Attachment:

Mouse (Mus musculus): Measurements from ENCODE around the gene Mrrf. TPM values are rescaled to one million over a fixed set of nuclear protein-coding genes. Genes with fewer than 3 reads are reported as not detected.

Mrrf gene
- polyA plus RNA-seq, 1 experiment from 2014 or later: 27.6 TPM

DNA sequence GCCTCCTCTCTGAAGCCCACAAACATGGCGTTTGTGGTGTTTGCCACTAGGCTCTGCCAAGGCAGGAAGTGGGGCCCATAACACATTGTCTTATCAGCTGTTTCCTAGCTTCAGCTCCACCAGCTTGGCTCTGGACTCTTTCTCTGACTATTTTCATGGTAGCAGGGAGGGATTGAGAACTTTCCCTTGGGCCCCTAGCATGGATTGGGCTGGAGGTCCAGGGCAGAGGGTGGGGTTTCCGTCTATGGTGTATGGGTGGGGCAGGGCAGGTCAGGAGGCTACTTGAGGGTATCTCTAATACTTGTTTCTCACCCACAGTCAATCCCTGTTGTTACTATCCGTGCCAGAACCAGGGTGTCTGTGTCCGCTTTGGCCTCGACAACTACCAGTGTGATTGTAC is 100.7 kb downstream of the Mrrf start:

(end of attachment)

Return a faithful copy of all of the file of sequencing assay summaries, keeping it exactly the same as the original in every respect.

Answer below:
Mouse (Mus musculus): Measurements from ENCODE around the gene Mrrf. TPM values are rescaled to one million over a fixed set of nuclear protein-coding genes. Genes with fewer than 3 reads are reported as not detected.

Mrrf gene
- polyA plus RNA-seq, 1 experiment from 2014 or later: 27.6 TPM

DNA sequence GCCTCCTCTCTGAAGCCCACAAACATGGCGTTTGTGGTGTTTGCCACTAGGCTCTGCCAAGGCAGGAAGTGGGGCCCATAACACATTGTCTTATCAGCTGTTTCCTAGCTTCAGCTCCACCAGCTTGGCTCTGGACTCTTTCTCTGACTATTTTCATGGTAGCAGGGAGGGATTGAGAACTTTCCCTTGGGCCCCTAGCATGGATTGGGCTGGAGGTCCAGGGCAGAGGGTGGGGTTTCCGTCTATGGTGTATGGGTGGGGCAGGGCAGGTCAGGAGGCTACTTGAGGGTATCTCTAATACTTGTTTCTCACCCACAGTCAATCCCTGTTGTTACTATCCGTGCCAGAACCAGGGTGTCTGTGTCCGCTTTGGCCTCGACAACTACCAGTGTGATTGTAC is 100.7 kb downstream of the Mrrf start: